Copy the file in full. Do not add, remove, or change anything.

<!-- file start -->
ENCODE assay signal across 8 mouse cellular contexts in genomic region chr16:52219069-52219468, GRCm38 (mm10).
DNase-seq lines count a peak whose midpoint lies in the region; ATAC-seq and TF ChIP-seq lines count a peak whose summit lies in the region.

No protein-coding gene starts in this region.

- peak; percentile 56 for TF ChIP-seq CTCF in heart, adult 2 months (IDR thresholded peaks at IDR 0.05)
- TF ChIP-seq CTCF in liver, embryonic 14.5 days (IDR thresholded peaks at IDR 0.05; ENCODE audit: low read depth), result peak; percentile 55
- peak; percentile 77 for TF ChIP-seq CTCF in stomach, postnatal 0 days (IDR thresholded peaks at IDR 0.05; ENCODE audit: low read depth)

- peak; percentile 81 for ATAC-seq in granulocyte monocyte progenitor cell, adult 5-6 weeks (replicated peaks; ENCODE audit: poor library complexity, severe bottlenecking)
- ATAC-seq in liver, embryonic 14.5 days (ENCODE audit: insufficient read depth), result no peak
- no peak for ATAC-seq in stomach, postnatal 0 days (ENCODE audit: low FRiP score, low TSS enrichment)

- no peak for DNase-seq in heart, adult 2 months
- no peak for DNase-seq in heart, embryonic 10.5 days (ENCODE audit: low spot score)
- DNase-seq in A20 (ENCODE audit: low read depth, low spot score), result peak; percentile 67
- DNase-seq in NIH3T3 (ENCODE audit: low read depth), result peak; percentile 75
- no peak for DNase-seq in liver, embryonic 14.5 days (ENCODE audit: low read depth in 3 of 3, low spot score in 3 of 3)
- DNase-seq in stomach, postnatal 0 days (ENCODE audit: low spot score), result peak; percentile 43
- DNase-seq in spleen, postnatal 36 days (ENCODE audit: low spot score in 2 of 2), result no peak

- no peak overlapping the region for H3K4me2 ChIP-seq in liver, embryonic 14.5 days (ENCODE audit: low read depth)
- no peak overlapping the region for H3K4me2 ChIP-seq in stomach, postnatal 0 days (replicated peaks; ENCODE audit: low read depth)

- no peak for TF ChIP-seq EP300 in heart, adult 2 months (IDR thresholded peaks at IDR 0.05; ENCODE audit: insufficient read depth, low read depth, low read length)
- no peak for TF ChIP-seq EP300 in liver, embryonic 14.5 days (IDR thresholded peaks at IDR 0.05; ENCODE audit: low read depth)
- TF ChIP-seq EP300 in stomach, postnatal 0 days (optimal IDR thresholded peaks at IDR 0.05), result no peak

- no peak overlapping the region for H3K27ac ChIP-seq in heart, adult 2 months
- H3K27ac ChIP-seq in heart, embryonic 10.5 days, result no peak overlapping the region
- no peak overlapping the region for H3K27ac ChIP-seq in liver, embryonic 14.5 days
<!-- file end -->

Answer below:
ENCODE assay signal across 8 mouse cellular contexts in genomic region chr16:52219069-52219468, GRCm38 (mm10).
DNase-seq lines count a peak whose midpoint lies in the region; ATAC-seq and TF ChIP-seq lines count a peak whose summit lies in the region.

No protein-coding gene starts in this region.

- peak; percentile 56 for TF ChIP-seq CTCF in heart, adult 2 months (IDR thresholded peaks at IDR 0.05)
- TF ChIP-seq CTCF in liver, embryonic 14.5 days (IDR thresholded peaks at IDR 0.05; ENCODE audit: low read depth), result peak; percentile 55
- peak; percentile 77 for TF ChIP-seq CTCF in stomach, postnatal 0 days (IDR thresholded peaks at IDR 0.05; ENCODE audit: low read depth)

- peak; percentile 81 for ATAC-seq in granulocyte monocyte progenitor cell, adult 5-6 weeks (replicated peaks; ENCODE audit: poor library complexity, severe bottlenecking)
- ATAC-seq in liver, embryonic 14.5 days (ENCODE audit: insufficient read depth), result no peak
- no peak for ATAC-seq in stomach, postnatal 0 days (ENCODE audit: low FRiP score, low TSS enrichment)

- no peak for DNase-seq in heart, adult 2 months
- no peak for DNase-seq in heart, embryonic 10.5 days (ENCODE audit: low spot score)
- DNase-seq in A20 (ENCODE audit: low read depth, low spot score), result peak; percentile 67
- DNase-seq in NIH3T3 (ENCODE audit: low read depth), result peak; percentile 75
- no peak for DNase-seq in liver, embryonic 14.5 days (ENCODE audit: low read depth in 3 of 3, low spot score in 3 of 3)
- DNase-seq in stomach, postnatal 0 days (ENCODE audit: low spot score), result peak; percentile 43
- DNase-seq in spleen, postnatal 36 days (ENCODE audit: low spot score in 2 of 2), result no peak

- no peak overlapping the region for H3K4me2 ChIP-seq in liver, embryonic 14.5 days (ENCODE audit: low read depth)
- no peak overlapping the region for H3K4me2 ChIP-seq in stomach, postnatal 0 days (replicated peaks; ENCODE audit: low read depth)

- no peak for TF ChIP-seq EP300 in heart, adult 2 months (IDR thresholded peaks at IDR 0.05; ENCODE audit: insufficient read depth, low read depth, low read length)
- no peak for TF ChIP-seq EP300 in liver, embryonic 14.5 days (IDR thresholded peaks at IDR 0.05; ENCODE audit: low read depth)
- TF ChIP-seq EP300 in stomach, postnatal 0 days (optimal IDR thresholded peaks at IDR 0.05), result no peak

- no peak overlapping the region for H3K27ac ChIP-seq in heart, adult 2 months
- H3K27ac ChIP-seq in heart, embryonic 10.5 days, result no peak overlapping the region
- no peak overlapping the region for H3K27ac ChIP-seq in liver, embryonic 14.5 days